Oh yes it is, if you’re looking to put on a stage production in January or February because that is generally how long it takes to put on a Pantomime. In fact, for many Directors and Producers the task of selecting the right production for your thespian group usually starts in July or August with the search for a suitable script. Obviously, the cheapest option is to write your own but there is a comfort in buying a script that is already tried and tested – and funny.
Pre-internet, it used to be a case of trolling through a suitable library (Leeds for example) but now you can preview them on line. I’m fortunate that with the Thurgoland Thespians where I’m Producer/Director, I have the advantage of knowing how many players want a principle role, players that are maturing into roles and then number of youngsters that want ‘bit parts’ or want to be dancers. This focuses my search by cast size but we do have a large number of players that does restrict our options.
A script can be as little as £5:00 to buy on line but you then have to pay for performance license. A license fee is calculated on how many performances you want to run and the seating capacity of the venue. A standard rate for us for five shows and 100 seats is around £350. That gives you the words but you also have to pay for the rights to use any music. There may be track suggestions in the script but often you have to choose your own songs that fit the storyline.
If you’re lucky and you have players that can sing and act then you have to think about any accompanying music. Professional musicians can add to any performance and offer flexibility on tempo and enable you to play around the words a little. Alternatively, you can buy backing tracks. If you’re already set up for using ‘recorded tracks’ then I find it easier to sequence in the sound effects and other noises needed to bring the Pantomime to life. Again, either option will add to the cost.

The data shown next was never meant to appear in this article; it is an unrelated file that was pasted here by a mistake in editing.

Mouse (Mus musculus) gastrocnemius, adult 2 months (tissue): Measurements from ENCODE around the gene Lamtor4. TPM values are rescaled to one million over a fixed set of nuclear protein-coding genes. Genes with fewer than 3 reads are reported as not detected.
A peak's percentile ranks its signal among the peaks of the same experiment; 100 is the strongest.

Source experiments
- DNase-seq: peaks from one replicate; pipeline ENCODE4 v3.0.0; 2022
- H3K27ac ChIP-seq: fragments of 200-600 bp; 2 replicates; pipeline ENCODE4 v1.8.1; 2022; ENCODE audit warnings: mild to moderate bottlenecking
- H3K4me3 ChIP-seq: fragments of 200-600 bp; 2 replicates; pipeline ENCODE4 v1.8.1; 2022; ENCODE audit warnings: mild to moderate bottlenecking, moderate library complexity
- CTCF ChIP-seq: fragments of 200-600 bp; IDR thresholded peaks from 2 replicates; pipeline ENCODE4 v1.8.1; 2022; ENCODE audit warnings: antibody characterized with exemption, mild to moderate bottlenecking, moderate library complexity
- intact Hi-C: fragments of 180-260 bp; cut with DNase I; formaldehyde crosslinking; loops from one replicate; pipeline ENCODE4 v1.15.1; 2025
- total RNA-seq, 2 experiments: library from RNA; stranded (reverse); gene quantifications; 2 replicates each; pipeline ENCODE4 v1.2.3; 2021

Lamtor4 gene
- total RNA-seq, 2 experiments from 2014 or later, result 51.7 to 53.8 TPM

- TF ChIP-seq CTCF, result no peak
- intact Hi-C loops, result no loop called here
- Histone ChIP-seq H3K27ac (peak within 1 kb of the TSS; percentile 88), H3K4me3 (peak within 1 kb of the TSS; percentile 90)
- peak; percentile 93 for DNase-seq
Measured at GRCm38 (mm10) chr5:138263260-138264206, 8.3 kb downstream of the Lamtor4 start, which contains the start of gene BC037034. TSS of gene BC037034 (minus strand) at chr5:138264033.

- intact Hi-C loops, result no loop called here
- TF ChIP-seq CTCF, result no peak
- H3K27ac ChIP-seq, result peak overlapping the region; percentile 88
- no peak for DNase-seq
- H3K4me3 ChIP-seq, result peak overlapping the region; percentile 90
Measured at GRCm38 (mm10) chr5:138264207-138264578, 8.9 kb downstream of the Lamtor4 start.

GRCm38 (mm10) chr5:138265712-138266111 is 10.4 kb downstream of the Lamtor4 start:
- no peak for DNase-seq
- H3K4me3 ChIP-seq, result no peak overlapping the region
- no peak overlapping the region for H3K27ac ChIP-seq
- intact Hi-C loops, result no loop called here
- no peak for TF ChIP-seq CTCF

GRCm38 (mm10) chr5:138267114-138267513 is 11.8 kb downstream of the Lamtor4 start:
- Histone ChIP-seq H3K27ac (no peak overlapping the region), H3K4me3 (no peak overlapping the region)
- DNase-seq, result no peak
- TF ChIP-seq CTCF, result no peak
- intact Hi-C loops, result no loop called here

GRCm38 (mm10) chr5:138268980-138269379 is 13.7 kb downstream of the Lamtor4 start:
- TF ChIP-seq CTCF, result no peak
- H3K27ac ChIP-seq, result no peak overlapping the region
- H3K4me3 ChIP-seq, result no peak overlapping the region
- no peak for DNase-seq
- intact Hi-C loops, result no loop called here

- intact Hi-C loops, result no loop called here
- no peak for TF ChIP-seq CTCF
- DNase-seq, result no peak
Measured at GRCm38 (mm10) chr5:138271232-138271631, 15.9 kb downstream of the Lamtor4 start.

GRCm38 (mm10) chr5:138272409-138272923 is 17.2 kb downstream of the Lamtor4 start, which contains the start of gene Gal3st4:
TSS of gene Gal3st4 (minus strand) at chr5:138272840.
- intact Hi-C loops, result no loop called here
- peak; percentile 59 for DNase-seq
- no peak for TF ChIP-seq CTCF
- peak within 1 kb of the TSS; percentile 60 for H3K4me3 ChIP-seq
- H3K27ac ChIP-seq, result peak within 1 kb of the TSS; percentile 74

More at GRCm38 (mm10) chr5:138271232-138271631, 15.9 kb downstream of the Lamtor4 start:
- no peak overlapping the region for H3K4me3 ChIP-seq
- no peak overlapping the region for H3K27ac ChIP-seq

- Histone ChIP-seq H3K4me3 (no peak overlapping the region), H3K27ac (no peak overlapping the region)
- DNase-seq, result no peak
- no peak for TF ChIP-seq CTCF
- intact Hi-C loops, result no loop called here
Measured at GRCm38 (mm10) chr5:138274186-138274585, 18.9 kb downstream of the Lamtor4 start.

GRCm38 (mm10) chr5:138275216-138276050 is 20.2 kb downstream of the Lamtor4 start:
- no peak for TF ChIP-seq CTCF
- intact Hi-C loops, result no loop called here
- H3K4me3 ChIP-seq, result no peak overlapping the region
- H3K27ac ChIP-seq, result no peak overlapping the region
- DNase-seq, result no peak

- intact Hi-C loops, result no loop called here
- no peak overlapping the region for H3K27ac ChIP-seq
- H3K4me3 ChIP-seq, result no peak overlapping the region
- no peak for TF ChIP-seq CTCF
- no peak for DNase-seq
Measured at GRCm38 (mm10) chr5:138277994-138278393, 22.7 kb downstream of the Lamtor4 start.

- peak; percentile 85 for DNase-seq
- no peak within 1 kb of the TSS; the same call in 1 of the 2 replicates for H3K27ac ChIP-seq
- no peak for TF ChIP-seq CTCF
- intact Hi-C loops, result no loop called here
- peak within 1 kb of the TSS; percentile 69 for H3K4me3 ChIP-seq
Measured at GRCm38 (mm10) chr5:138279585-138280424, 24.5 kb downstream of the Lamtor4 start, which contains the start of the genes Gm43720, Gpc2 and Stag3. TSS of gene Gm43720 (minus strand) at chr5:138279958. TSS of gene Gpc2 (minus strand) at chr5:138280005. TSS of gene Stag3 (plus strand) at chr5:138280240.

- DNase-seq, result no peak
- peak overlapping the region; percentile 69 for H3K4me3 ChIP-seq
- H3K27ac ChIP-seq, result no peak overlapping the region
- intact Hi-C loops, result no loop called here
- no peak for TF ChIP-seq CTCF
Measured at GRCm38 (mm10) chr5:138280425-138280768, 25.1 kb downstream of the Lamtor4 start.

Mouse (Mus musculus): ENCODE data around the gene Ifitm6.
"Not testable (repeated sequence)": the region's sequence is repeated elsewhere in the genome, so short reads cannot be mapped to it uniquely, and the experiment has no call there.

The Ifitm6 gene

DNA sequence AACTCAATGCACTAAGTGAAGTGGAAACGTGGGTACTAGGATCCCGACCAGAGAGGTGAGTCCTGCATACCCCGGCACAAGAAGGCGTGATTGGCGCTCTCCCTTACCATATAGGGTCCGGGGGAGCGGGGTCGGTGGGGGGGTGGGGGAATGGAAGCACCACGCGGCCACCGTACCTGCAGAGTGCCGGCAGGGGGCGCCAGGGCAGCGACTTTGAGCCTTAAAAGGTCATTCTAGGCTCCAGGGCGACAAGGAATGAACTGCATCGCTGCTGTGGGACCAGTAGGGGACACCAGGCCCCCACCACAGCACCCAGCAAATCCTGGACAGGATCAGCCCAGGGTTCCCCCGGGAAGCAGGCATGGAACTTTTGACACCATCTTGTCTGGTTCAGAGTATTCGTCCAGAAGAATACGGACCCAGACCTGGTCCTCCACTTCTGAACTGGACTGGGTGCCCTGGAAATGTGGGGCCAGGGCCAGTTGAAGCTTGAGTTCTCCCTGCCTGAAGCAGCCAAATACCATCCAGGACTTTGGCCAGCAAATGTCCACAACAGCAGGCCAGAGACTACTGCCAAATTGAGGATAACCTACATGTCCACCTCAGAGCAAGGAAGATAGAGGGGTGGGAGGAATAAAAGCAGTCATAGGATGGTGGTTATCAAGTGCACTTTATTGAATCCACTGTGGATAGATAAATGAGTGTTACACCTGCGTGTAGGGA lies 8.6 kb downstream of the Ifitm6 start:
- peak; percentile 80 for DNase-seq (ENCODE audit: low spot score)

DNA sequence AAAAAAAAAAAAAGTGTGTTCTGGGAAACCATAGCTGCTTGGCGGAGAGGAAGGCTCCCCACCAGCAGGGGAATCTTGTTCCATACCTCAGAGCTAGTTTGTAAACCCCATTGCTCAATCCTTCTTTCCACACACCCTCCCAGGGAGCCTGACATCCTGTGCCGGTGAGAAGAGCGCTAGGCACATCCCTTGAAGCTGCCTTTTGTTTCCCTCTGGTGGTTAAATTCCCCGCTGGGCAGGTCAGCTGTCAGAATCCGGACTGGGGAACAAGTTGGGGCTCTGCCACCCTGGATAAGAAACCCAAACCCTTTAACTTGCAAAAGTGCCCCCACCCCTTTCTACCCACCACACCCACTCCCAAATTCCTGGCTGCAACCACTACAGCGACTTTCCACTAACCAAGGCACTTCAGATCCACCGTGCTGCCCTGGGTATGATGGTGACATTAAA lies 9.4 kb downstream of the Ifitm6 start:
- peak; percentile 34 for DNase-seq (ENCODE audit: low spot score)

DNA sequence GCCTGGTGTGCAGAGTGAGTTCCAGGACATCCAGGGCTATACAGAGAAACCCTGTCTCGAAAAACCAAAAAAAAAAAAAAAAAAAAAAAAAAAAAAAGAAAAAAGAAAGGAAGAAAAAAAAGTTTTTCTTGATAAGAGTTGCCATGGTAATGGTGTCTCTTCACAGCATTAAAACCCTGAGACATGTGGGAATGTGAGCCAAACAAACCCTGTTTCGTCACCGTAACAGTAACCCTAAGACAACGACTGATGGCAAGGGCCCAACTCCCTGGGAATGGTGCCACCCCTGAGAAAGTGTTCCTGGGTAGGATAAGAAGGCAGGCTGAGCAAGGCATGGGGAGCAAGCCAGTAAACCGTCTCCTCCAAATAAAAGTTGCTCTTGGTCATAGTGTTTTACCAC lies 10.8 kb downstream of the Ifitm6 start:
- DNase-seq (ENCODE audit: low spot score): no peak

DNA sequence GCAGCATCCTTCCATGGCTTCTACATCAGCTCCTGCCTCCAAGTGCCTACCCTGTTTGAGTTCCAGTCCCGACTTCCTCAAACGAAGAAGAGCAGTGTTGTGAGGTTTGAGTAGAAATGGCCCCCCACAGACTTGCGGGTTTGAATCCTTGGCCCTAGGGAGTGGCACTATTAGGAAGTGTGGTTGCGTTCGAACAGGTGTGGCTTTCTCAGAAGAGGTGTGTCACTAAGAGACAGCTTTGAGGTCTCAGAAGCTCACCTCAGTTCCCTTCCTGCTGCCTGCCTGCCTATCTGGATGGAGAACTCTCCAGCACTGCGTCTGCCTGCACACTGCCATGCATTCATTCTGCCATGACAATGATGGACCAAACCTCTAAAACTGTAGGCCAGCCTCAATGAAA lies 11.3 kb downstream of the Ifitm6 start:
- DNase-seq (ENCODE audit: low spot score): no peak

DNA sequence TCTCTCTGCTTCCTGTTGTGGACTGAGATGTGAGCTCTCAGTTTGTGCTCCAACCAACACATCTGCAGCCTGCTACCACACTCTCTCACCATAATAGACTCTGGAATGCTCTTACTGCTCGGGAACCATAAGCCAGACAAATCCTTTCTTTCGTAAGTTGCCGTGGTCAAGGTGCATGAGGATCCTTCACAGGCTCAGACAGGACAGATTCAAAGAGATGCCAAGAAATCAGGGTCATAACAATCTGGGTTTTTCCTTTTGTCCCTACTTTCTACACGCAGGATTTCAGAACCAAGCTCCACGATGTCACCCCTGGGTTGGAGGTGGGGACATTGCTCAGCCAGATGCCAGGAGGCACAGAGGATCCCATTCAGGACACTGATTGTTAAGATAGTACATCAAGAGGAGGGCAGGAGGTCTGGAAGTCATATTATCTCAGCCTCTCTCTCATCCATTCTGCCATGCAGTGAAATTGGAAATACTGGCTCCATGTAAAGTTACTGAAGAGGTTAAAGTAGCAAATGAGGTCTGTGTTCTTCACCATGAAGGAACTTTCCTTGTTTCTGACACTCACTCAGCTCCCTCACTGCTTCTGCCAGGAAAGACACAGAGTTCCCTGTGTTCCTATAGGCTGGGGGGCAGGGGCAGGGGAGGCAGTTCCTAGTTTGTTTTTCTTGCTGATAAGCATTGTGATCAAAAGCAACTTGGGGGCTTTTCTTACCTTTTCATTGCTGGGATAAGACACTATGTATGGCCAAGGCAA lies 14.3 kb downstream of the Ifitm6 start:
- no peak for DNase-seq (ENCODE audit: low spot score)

For our group, rehearsals start in the first week in October and during that first read through and auditioning at the Village Hall, we can agree production dates with the players and the hall management team and set rehearsal times for the different elements of the pantomime. I usually need to invest around 4 hours on a Sunday every week to watch all aspects of the play before bringing it all together four weeks prior to the launch. So room hire fees are an important consideration.
I’m fortunate that we have an excellent ‘back stage’ team who will start collating props and making costumes. I’ll produce the posters (ready to launch in December) and design and print off the tickets. I learned very early on that if you have a seating plan and tickets are numbered, sales start straight away as family and friends want to get closer to the action.
Our backdrops are a very simple system using canvasses that are each hand painted and rolled up and dropped as needed. W generally have four scene changes and use in front of the curtains for the ‘fill-in’ parts of the show.
Over five shows (Wednesday, Thursday, Friday and two on Saturday) we will generally sell 400 tickets (maximum capacity is 100 per show) but we end up turning people away for the Friday and Saturday performances. This is how we set the budget for the whole production and with tickets at just £6:00 for adults and £4:00 for children, discounted for the Wednesday and Thursday shows, we should be around for a good many years yet.